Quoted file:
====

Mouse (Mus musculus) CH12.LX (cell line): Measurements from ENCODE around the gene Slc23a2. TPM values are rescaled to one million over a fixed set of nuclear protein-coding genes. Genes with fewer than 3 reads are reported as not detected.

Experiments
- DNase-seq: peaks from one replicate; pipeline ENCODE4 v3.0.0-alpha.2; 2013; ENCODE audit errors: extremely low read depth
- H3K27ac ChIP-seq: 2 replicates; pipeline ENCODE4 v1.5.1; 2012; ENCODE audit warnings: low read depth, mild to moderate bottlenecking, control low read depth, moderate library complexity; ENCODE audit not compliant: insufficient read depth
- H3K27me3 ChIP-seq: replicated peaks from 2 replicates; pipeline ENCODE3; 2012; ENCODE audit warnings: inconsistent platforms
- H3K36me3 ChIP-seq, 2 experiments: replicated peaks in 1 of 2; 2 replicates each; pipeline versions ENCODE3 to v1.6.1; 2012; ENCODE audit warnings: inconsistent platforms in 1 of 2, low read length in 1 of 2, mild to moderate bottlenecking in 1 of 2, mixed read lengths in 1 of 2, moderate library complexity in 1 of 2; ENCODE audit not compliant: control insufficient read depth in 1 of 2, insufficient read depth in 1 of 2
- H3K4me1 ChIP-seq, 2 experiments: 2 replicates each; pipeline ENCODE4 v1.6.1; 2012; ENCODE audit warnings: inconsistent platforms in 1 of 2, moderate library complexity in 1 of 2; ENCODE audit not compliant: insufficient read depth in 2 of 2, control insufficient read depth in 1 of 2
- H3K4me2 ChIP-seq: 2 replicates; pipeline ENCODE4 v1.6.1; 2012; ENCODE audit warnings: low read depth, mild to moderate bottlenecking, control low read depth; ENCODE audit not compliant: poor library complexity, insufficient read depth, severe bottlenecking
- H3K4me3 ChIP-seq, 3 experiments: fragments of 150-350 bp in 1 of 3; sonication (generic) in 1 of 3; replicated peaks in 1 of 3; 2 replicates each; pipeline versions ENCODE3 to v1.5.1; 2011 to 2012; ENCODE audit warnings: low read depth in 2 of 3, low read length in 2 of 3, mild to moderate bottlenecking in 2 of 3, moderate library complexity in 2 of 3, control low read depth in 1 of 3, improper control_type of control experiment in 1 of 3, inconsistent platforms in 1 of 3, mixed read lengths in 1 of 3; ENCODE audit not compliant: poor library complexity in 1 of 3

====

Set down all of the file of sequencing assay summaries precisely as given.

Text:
Mouse (Mus musculus) CH12.LX (cell line): Measurements from ENCODE around the gene Slc23a2. TPM values are rescaled to one million over a fixed set of nuclear protein-coding genes. Genes with fewer than 3 reads are reported as not detected.

Experiments
- DNase-seq: peaks from one replicate; pipeline ENCODE4 v3.0.0-alpha.2; 2013; ENCODE audit errors: extremely low read depth
- H3K27ac ChIP-seq: 2 replicates; pipeline ENCODE4 v1.5.1; 2012; ENCODE audit warnings: low read depth, mild to moderate bottlenecking, control low read depth, moderate library complexity; ENCODE audit not compliant: insufficient read depth
- H3K27me3 ChIP-seq: replicated peaks from 2 replicates; pipeline ENCODE3; 2012; ENCODE audit warnings: inconsistent platforms
- H3K36me3 ChIP-seq, 2 experiments: replicated peaks in 1 of 2; 2 replicates each; pipeline versions ENCODE3 to v1.6.1; 2012; ENCODE audit warnings: inconsistent platforms in 1 of 2, low read length in 1 of 2, mild to moderate bottlenecking in 1 of 2, mixed read lengths in 1 of 2, moderate library complexity in 1 of 2; ENCODE audit not compliant: control insufficient read depth in 1 of 2, insufficient read depth in 1 of 2
- H3K4me1 ChIP-seq, 2 experiments: 2 replicates each; pipeline ENCODE4 v1.6.1; 2012; ENCODE audit warnings: inconsistent platforms in 1 of 2, moderate library complexity in 1 of 2; ENCODE audit not compliant: insufficient read depth in 2 of 2, control insufficient read depth in 1 of 2
- H3K4me2 ChIP-seq: 2 replicates; pipeline ENCODE4 v1.6.1; 2012; ENCODE audit warnings: low read depth, mild to moderate bottlenecking, control low read depth; ENCODE audit not compliant: poor library complexity, insufficient read depth, severe bottlenecking
- H3K4me3 ChIP-seq, 3 experiments: fragments of 150-350 bp in 1 of 3; sonication (generic) in 1 of 3; replicated peaks in 1 of 3; 2 replicates each; pipeline versions ENCODE3 to v1.5.1; 2011 to 2012; ENCODE audit warnings: low read depth in 2 of 3, low read length in 2 of 3, mild to moderate bottlenecking in 2 of 3, moderate library complexity in 2 of 3, control low read depth in 1 of 3, improper control_type of control experiment in 1 of 3, inconsistent platforms in 1 of 3, mixed read lengths in 1 of 3; ENCODE audit not compliant: poor library complexity in 1 of 3